Taking some time out from their hectic schedules, Roth and Sheppard participated in an e-mail Q&A, sharing their thoughts on design influences, industry changes and their futures.

MSC: What influences your work, outside of architecture or other architects?

HR: Separating myself from the everyday workplace and relationships allows me to observe behavior in how others solve the ordinary obstacles encountered in their lives. How they walk isn’t as important as the path they take. What they eat isn’t as important as how they dine. Understanding the simple patterns of life influences the way I try to resolve the spatial problems of each project.

JS: Influences come from art, science, fashion and technology. But what influences my work more than anything else is a studied response to context and indigenous architecture. Thus, if I design a building in an agricultural community in Northern Colorado, for example, the precedents I look at are traditional farm buildings, sheds, outbuildings and even those large, moving sprinkler trusses that irrigate fields.

Indigenous buildings and structures have an honesty and integrity that definitely influence my work and give it meaning. This informative process allows me to draw from existing typologies without duplicating. Thus, the work is representationally abstract versus literally duplicative. Yet, since it is rooted in something inherently memorable and of its place, it has an embedded language that remains familiar.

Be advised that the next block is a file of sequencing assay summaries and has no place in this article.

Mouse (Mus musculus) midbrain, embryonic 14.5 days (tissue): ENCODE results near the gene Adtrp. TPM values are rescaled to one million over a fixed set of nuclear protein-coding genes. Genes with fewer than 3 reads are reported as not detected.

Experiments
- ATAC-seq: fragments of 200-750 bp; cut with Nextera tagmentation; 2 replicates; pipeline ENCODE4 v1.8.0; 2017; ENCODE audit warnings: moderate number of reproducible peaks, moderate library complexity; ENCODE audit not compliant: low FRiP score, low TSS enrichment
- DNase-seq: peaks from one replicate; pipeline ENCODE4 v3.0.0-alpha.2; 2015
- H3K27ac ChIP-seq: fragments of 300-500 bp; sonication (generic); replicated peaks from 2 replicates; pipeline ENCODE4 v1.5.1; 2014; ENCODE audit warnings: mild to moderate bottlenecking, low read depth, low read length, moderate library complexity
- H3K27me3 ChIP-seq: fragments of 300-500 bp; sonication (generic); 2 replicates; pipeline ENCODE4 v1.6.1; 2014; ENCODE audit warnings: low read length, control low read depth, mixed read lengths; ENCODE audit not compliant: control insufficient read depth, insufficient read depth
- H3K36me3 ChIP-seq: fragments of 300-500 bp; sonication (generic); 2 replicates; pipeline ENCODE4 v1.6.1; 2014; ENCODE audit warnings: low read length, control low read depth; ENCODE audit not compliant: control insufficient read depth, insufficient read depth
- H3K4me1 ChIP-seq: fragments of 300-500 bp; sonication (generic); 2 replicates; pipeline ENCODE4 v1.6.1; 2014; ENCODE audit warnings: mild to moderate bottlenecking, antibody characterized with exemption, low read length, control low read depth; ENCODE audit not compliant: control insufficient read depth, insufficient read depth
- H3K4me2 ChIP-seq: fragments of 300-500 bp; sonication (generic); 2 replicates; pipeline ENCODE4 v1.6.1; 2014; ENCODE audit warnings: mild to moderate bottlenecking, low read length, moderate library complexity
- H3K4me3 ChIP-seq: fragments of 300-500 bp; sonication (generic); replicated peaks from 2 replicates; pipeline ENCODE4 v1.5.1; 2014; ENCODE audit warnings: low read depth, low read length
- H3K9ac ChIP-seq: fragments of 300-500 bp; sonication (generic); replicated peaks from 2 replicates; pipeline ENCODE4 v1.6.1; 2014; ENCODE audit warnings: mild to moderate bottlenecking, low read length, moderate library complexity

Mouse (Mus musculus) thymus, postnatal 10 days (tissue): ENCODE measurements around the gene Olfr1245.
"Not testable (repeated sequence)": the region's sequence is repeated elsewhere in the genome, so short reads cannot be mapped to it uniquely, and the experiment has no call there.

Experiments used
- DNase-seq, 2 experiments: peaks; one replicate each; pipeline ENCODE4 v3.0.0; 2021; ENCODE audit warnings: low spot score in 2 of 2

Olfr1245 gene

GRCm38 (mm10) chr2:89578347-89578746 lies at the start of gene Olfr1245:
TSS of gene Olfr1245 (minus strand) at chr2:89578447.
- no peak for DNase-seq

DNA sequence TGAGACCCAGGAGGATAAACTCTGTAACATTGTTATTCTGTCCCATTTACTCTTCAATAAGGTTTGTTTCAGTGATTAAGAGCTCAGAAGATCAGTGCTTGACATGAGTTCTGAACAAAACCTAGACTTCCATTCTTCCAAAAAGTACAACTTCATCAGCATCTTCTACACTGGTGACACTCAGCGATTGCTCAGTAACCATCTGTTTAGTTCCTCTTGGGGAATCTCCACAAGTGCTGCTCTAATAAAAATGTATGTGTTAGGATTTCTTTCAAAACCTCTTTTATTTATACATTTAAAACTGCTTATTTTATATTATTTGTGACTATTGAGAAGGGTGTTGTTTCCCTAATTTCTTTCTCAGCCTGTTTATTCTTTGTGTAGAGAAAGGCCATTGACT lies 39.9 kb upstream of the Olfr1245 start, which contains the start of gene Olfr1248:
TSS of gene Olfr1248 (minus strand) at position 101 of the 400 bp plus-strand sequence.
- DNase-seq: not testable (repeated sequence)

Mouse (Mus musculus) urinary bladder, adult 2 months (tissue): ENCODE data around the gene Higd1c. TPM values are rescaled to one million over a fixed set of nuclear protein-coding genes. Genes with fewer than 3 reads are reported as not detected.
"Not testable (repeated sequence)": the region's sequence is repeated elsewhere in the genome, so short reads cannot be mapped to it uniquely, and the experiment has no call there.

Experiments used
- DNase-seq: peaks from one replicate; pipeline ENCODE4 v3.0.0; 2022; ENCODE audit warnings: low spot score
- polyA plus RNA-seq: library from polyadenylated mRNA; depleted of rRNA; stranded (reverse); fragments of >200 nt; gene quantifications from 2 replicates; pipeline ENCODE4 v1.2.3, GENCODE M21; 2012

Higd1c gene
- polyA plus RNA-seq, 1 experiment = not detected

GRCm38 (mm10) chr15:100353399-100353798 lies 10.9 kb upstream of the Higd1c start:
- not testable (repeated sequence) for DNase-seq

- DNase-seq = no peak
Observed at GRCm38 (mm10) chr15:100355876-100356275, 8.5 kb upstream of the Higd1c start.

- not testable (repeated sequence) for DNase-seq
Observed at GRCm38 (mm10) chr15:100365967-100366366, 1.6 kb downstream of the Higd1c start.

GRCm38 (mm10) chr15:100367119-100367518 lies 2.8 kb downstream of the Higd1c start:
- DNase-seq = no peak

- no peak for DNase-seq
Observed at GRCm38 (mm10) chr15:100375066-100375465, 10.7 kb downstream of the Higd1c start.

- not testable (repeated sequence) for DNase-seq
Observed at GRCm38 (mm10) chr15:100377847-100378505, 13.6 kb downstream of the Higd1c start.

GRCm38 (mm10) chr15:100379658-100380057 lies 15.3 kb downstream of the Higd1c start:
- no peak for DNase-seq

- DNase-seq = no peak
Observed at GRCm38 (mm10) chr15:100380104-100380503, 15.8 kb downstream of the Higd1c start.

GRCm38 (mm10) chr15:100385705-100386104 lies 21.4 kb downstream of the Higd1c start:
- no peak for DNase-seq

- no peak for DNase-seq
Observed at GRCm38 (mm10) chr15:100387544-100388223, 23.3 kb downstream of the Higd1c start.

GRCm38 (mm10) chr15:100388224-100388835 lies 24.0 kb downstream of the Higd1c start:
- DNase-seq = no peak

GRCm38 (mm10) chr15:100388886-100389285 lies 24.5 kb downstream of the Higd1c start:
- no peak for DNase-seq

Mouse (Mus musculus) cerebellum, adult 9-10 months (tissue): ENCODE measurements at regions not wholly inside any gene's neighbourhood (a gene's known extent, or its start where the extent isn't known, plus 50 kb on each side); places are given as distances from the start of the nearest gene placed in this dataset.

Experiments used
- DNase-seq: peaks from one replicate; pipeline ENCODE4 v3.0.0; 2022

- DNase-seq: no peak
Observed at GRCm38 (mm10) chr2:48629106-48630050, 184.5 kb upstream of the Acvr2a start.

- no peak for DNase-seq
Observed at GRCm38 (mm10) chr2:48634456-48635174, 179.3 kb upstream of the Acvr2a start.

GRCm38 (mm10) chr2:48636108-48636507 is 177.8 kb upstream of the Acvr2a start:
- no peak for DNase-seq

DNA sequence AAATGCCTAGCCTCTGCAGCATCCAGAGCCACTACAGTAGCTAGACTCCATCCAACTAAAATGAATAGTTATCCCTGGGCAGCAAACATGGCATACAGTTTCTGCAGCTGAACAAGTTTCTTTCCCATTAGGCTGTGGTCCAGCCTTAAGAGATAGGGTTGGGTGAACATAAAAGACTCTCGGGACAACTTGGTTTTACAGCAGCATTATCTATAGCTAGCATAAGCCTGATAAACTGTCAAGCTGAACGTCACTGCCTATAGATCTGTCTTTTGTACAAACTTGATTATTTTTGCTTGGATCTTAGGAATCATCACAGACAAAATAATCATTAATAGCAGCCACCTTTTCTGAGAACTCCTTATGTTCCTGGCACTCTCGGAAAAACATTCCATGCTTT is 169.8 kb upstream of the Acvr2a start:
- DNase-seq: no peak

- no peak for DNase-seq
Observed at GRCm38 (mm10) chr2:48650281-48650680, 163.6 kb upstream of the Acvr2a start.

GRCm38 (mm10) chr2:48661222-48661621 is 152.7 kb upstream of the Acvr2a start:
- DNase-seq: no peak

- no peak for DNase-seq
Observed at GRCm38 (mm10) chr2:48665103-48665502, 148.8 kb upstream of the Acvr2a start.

What do you enjoy most about the work that you do?

HR: The satisfaction of knowing that my thorough understanding of where my clients have been and where they are going has led to creating environments that solve previous problems and provide springboards to the future.

JS: I most enjoy the evolution of the interactive process with our clients. Many clients come to us with an idea of what they want, so our role is to extend on their vision, question norms and get to the real heart of the issues and problems. By doing this our design results from an inclusive process that is very participatory. We take the client to new areas of exploration and extend on their expectations.

Our best work respects simplicity yet is layered with serious meaning derived from the site, context, climate, region, art, science, etc. The balance and prioritization of these influences is what gives our work its lasting meaning, purpose and elegance.

What does winning AIA Firm of the Year mean to you? Considering the accolades your firm has already received, how does this feel different or spectacular?

HR: Winning architectural awards reinforces us in that our work is recognized. Winning the Firm of the Year goes beyond that by saying it is not only our work, but also our firm, as a community of professionals, that is recognized by the way we practice architecture and the way we conduct ourselves.

JS: When you work as hard as we have to push each building and client to new boundaries of expectation, it’s wonderful to receive recognition that our work is influential, that we are establishing higher levels of expectation and that our office has stayed consistent to these goals. From the beginning, we knew we wanted to do great work no matter what the scale or scope of the project, and we have stayed on course with our commitment to great design.

I’m hopeful that all of those who have worked with us and gone out on their own or to other firms have taken this commitment to design with them. Our present staff has it, and I hope they will continue forward with the same commitment we have maintained throughout our last 27 years.